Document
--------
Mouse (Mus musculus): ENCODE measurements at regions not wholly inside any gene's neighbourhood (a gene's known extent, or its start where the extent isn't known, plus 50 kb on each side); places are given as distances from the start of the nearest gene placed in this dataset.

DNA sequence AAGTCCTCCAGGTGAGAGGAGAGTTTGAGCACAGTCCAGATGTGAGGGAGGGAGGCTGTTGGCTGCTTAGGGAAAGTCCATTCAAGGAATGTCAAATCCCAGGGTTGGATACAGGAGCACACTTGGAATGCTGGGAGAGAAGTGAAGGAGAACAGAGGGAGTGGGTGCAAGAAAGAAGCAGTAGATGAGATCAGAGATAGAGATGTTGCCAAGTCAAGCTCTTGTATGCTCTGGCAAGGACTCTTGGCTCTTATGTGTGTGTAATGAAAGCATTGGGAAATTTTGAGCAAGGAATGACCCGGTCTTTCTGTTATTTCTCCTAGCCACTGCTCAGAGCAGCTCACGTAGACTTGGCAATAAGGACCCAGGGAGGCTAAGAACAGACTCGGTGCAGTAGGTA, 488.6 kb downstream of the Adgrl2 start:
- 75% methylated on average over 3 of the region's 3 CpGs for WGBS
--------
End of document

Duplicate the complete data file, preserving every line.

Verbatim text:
Mouse (Mus musculus): ENCODE measurements at regions not wholly inside any gene's neighbourhood (a gene's known extent, or its start where the extent isn't known, plus 50 kb on each side); places are given as distances from the start of the nearest gene placed in this dataset.

DNA sequence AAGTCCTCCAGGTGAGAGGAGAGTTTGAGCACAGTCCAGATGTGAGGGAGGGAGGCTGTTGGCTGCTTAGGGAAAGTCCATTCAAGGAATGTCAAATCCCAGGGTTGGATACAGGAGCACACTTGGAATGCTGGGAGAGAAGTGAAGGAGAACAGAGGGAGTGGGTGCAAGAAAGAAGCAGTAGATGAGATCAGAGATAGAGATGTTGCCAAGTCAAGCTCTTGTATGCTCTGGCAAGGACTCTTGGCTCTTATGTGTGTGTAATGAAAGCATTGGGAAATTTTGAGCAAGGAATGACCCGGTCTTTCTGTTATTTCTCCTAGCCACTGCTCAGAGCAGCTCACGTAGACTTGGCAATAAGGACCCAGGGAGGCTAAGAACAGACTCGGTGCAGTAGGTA, 488.6 kb downstream of the Adgrl2 start:
- 75% methylated on average over 3 of the region's 3 CpGs for WGBS